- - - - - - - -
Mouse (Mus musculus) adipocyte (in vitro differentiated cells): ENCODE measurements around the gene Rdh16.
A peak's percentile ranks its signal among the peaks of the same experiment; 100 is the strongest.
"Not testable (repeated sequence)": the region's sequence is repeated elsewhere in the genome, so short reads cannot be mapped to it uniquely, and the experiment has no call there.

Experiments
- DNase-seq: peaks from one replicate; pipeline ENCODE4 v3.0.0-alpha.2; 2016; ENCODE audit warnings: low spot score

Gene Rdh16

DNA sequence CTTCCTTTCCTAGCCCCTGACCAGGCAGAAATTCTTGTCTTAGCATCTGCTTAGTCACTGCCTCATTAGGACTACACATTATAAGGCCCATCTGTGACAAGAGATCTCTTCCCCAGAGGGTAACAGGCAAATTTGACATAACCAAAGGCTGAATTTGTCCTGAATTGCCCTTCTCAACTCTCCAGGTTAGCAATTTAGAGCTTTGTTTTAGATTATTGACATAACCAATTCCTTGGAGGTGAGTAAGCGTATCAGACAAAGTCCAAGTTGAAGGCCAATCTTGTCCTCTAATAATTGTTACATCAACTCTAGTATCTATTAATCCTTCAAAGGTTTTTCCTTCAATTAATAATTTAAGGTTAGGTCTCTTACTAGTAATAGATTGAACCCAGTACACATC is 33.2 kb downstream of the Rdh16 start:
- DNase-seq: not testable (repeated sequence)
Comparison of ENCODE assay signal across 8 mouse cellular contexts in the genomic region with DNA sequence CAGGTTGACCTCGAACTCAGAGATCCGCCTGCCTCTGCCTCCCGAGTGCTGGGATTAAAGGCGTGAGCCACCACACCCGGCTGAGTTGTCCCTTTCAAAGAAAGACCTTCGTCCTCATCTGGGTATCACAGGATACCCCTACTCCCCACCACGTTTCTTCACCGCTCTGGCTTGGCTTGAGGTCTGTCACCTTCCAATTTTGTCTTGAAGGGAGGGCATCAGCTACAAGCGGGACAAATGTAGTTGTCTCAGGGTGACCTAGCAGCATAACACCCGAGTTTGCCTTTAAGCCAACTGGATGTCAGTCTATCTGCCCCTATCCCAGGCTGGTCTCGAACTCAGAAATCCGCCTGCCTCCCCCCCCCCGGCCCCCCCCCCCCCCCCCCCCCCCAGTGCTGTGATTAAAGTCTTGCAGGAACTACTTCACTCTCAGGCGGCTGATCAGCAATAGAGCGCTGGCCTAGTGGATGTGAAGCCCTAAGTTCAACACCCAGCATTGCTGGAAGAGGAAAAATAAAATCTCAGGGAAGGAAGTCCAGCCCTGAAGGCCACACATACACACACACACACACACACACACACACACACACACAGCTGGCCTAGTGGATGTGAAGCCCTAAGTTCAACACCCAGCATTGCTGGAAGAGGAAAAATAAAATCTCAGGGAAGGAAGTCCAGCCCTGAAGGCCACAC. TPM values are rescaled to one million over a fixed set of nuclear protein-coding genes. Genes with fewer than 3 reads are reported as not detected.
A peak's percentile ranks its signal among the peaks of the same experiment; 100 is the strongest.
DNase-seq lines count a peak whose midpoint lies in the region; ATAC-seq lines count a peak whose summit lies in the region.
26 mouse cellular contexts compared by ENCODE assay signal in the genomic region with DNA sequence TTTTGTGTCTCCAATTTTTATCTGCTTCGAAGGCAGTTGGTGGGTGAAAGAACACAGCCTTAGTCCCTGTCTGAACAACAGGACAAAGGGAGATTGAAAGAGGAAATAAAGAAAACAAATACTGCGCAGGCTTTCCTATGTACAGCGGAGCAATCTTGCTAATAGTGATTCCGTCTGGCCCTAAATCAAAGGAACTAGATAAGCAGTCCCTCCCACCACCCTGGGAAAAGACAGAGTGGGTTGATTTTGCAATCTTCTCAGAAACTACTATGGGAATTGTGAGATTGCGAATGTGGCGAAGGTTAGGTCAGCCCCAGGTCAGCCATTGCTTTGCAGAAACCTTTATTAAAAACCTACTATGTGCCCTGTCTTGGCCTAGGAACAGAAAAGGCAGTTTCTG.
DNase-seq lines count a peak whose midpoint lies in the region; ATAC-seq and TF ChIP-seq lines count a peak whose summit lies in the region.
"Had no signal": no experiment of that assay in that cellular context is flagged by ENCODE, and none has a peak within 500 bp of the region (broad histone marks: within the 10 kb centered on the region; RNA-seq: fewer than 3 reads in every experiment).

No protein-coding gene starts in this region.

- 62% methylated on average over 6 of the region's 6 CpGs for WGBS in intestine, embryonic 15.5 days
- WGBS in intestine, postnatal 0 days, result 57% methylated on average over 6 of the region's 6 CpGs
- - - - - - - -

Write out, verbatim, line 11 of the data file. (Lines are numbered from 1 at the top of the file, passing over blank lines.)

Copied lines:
DNase-seq lines count a peak whose midpoint lies in the region; ATAC-seq lines count a peak whose summit lies in the region.